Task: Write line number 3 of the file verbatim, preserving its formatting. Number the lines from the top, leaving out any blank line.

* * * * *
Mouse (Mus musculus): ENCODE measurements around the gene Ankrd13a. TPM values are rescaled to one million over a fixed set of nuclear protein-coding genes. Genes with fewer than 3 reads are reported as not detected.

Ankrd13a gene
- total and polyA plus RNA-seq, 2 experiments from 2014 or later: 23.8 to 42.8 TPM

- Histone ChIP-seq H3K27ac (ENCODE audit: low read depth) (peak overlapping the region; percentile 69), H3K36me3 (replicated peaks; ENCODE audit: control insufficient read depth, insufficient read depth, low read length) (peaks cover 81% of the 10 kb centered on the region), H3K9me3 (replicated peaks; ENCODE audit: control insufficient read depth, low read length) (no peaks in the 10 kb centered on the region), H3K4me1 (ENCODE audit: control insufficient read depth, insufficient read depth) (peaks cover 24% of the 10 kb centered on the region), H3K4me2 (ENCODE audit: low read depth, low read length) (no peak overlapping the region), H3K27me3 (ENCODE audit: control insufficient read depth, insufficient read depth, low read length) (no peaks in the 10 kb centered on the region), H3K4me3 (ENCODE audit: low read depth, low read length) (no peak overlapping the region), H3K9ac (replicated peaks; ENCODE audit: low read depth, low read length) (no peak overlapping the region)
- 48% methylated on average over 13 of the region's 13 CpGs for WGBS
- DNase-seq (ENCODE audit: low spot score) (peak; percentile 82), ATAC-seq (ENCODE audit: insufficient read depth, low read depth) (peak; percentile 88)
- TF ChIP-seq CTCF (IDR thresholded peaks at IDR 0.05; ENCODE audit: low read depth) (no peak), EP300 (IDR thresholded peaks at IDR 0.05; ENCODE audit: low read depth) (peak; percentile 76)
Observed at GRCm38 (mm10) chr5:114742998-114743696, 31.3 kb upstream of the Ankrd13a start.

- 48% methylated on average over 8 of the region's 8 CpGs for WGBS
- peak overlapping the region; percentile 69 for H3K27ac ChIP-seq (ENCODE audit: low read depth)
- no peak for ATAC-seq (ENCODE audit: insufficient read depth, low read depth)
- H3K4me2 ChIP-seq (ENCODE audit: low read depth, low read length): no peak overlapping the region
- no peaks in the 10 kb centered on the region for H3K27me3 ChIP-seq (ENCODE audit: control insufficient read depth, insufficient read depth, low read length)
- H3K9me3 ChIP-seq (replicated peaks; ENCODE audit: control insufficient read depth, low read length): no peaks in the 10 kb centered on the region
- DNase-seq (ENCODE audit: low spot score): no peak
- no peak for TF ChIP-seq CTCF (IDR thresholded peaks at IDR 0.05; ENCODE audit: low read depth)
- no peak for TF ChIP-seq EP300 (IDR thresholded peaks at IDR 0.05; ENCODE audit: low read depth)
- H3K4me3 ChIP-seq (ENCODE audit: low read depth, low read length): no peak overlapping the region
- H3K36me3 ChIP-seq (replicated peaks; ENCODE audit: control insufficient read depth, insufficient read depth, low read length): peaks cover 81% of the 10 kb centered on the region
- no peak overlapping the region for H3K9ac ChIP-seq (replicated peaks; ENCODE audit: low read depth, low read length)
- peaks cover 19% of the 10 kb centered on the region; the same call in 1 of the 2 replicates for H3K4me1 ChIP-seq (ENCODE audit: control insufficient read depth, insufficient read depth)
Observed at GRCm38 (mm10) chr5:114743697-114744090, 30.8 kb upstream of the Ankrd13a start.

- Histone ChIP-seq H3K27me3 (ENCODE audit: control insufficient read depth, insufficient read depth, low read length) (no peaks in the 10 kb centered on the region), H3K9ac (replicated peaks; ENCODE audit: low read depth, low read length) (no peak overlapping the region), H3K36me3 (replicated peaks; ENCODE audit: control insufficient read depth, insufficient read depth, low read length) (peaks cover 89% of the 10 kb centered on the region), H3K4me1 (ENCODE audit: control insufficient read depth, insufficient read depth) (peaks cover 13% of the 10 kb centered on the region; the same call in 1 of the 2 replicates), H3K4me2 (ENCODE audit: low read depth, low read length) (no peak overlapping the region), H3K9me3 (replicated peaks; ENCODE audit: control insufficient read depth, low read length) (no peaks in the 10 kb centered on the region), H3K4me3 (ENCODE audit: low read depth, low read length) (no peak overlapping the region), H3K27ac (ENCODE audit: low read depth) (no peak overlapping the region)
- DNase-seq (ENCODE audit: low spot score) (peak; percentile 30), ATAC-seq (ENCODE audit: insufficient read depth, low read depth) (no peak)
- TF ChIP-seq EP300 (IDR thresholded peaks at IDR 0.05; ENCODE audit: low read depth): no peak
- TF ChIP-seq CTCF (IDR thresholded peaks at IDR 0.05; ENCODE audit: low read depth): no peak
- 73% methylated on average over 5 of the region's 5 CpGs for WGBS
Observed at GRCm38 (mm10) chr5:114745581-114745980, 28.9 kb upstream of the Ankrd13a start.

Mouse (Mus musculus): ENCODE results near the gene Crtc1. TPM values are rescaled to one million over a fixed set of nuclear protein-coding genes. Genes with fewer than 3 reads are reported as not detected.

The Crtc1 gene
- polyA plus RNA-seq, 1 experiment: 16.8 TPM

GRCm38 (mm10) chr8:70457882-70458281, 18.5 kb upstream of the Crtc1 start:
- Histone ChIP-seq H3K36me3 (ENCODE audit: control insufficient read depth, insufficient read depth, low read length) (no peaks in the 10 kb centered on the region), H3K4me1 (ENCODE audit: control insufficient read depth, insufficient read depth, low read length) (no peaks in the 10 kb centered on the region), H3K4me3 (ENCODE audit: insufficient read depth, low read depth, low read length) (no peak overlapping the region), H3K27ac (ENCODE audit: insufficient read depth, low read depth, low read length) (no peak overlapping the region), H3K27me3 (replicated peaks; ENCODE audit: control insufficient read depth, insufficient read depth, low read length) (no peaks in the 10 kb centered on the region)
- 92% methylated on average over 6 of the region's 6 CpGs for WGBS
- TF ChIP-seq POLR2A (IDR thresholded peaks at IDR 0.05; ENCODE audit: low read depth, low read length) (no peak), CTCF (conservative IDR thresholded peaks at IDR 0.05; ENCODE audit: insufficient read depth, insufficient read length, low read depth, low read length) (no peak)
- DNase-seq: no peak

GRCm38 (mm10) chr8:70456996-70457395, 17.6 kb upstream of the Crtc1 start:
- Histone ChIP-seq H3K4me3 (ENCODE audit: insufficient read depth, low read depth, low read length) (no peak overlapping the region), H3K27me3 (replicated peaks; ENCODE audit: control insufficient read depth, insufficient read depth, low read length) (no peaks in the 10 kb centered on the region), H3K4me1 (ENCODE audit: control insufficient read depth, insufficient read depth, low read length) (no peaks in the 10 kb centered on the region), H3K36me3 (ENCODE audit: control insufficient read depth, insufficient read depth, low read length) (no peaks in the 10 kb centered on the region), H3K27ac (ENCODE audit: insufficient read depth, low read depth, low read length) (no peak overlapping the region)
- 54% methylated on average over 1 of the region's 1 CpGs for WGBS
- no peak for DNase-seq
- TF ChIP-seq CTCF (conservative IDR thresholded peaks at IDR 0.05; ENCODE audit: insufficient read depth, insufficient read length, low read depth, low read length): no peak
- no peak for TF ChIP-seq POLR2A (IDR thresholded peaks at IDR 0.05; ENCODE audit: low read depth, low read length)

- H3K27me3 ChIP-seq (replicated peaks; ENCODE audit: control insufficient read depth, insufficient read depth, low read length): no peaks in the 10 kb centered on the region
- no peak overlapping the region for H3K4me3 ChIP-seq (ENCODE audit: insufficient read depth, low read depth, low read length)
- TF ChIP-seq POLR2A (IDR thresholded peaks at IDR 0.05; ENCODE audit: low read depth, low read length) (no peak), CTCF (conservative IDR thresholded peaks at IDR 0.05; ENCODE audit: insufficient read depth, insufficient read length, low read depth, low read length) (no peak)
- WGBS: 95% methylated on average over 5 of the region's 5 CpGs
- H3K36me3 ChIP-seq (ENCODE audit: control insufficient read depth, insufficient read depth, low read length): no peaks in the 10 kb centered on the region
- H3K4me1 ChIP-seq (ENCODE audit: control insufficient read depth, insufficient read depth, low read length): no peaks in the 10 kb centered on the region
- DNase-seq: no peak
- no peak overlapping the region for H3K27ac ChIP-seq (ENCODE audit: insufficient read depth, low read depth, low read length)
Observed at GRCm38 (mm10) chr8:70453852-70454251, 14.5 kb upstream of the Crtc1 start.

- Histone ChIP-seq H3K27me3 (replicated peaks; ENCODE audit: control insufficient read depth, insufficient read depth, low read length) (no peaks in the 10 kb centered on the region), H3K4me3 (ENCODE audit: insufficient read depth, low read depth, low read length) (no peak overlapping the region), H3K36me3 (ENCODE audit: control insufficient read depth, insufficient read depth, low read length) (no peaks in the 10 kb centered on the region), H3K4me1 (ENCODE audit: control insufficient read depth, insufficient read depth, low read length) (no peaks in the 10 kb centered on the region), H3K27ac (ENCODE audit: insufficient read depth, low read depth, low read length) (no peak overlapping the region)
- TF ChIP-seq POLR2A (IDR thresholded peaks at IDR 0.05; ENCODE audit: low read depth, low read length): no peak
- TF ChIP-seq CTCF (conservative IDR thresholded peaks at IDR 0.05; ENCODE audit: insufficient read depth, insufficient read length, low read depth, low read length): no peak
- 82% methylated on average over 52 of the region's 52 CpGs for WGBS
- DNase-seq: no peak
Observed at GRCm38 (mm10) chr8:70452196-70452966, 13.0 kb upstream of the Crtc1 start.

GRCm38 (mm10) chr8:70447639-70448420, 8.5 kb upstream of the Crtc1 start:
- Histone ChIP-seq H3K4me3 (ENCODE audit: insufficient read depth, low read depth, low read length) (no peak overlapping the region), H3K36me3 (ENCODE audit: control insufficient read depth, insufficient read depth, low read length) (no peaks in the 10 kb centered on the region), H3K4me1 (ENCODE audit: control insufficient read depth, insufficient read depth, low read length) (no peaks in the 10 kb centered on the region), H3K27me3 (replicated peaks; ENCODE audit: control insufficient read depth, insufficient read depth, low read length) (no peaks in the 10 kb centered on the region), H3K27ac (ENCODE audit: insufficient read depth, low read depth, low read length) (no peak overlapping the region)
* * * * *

- total and polyA plus RNA-seq, 2 experiments from 2014 or later: 23.8 to 42.8 TPM